During periods of drought, the amount of nitrate in the soil can increase greatly because of:
- a lack of leaching;
- reduced nitrate uptake by plants;
- decomposition of organic matter.
When a drought breaks, nitrate uptake by plants may be high, especially in the first week after rain. If hungry animals are allowed free access to such plants, stock losses from nitrate/nitrite poisoning may be disastrous.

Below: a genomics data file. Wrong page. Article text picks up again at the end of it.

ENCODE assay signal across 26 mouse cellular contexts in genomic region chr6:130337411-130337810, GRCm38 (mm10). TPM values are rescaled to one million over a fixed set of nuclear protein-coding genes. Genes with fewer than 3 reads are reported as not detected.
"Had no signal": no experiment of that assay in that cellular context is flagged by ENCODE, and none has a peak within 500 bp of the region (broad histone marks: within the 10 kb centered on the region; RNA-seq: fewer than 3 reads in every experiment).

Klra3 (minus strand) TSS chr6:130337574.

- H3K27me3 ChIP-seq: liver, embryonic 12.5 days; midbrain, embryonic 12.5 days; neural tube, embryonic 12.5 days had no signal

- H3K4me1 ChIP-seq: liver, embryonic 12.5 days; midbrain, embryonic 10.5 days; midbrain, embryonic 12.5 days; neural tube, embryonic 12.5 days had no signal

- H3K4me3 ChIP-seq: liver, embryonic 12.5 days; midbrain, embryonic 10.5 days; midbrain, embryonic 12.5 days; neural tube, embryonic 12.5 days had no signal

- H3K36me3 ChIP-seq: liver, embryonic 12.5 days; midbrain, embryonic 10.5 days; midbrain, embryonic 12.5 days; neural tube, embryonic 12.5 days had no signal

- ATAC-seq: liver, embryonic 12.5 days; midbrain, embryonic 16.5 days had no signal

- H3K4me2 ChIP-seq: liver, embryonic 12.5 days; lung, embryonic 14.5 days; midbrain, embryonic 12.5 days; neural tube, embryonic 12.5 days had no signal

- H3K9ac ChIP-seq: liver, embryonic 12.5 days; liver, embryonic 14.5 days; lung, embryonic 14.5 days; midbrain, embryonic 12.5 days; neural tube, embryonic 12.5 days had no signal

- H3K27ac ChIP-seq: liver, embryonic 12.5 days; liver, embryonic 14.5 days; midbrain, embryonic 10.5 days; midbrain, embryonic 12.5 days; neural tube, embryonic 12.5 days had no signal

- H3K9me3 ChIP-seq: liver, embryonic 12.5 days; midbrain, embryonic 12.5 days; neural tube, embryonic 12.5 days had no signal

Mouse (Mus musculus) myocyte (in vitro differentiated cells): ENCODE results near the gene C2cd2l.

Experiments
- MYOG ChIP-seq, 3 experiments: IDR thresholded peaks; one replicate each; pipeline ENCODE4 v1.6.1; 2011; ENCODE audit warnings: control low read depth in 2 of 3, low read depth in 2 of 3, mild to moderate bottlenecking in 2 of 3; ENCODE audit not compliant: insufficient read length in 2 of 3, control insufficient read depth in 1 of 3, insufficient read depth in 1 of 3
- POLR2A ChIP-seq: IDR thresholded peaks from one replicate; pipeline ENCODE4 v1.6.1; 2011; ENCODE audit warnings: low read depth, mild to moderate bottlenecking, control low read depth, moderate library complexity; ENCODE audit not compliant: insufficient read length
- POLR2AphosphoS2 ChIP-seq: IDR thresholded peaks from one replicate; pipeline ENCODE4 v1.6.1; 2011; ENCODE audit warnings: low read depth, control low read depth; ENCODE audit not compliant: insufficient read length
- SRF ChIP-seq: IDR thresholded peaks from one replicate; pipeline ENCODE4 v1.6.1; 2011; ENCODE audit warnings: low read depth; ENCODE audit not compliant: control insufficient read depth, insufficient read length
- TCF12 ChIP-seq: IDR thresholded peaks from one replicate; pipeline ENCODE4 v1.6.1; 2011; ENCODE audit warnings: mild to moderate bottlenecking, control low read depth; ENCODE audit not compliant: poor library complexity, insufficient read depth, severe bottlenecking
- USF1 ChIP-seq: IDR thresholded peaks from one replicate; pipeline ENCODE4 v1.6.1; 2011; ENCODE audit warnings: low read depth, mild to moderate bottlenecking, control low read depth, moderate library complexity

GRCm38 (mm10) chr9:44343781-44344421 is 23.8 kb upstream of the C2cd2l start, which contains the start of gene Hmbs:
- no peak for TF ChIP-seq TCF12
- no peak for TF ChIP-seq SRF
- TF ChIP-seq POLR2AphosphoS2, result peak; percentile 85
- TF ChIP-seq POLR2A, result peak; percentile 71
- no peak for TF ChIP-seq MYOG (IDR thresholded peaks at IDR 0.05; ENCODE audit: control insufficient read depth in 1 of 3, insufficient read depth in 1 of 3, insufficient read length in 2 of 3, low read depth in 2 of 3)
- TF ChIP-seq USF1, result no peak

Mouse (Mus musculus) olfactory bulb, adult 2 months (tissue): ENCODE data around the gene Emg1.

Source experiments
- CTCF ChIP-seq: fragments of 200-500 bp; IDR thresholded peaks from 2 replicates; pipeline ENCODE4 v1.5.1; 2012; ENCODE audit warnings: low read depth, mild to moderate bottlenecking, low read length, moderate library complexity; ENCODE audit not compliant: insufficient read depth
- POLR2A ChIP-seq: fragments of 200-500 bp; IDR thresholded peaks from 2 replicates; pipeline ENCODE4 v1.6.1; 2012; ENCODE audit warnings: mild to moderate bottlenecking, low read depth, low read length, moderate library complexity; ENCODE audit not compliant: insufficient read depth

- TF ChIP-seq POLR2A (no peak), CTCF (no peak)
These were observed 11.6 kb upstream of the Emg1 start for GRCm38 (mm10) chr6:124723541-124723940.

Nitrates and nitrites are closely linked as causes of poisoning. Nitrate is not always toxic to animals. When feed containing nitrate is eaten by ruminant animals, nitrate is converted to nitrite, and then to ammonia, by rumen microbes. Non-ruminant animals are unable to do this.
This Flyer includes the following topics:
- What is nitrate/nitrite poisoning?
- Sources of poisons
- Animal susceptibility
- Signs of poisoning
- Post-mortem findings